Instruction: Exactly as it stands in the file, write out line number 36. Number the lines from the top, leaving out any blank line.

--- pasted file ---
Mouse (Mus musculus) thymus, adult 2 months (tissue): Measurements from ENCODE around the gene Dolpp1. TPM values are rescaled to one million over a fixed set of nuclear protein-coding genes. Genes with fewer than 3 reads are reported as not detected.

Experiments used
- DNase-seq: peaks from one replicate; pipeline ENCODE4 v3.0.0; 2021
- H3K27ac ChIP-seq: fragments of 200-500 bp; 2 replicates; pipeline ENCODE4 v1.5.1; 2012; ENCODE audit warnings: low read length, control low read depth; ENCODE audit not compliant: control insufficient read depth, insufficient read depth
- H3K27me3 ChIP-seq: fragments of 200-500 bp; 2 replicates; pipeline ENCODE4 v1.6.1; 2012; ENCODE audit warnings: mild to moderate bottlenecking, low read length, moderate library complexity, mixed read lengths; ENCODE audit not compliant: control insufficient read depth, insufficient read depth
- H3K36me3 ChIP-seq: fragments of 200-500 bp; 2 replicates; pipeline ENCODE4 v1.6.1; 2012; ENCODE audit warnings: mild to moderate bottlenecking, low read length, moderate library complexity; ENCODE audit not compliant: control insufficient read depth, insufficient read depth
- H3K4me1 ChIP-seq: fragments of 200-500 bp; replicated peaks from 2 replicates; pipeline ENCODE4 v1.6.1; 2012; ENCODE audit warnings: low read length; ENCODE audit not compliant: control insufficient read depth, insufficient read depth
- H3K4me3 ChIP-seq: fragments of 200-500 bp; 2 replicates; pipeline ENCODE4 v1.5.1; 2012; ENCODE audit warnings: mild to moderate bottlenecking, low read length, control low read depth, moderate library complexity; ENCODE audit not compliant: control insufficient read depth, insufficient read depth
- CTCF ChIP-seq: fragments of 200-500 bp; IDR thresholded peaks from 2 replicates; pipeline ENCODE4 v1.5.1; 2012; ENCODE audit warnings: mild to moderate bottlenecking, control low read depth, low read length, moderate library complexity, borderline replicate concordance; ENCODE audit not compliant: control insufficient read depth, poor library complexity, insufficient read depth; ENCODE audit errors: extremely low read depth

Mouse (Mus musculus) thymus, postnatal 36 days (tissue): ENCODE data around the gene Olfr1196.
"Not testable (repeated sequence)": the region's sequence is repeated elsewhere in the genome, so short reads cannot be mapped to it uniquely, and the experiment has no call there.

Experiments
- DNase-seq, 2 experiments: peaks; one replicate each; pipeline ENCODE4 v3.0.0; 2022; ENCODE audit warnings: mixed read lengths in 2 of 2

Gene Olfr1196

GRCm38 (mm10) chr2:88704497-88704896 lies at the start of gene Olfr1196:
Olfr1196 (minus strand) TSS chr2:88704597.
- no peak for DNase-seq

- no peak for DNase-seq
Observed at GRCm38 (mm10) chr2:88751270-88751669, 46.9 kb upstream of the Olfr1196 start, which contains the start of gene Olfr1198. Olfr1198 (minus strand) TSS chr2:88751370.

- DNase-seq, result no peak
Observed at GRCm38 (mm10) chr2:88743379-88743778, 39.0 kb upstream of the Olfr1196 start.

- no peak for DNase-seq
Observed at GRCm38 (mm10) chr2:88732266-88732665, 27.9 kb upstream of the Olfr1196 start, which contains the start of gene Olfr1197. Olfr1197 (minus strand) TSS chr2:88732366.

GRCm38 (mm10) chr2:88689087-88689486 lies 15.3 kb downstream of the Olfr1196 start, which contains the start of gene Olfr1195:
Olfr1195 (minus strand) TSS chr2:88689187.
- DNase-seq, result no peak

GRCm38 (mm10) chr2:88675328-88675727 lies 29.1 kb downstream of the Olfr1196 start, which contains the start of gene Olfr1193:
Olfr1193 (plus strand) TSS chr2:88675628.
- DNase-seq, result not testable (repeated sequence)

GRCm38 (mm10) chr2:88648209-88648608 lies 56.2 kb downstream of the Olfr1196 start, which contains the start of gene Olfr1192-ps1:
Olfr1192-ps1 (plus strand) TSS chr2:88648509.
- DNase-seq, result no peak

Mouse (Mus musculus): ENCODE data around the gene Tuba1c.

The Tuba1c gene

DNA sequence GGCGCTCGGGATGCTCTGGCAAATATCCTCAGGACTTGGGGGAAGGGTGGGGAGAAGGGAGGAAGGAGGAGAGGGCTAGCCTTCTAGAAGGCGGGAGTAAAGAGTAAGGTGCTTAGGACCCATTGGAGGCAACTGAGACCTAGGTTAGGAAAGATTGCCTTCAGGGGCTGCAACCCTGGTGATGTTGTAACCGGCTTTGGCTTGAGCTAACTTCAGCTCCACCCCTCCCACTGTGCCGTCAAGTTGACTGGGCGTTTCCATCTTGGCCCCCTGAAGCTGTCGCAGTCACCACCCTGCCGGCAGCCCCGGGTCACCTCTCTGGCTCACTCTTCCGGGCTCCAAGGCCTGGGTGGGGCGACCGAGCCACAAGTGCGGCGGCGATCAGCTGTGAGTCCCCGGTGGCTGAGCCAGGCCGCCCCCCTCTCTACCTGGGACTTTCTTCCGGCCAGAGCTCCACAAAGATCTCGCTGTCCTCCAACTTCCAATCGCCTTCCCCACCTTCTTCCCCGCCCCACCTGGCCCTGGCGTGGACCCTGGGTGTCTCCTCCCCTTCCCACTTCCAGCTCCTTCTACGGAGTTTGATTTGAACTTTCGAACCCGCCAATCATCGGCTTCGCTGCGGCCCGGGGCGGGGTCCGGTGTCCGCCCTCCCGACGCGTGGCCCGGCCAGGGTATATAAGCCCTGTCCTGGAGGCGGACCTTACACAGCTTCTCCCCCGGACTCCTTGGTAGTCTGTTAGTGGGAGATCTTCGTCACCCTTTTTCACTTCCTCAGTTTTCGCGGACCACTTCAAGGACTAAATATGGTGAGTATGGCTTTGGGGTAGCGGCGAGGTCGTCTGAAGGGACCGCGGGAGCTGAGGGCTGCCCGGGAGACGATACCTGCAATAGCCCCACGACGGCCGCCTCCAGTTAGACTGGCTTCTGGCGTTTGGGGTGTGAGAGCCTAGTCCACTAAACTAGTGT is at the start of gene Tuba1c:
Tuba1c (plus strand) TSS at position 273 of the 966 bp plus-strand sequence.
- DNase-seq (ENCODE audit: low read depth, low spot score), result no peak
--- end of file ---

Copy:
Tuba1c (plus strand) TSS at position 273 of the 966 bp plus-strand sequence.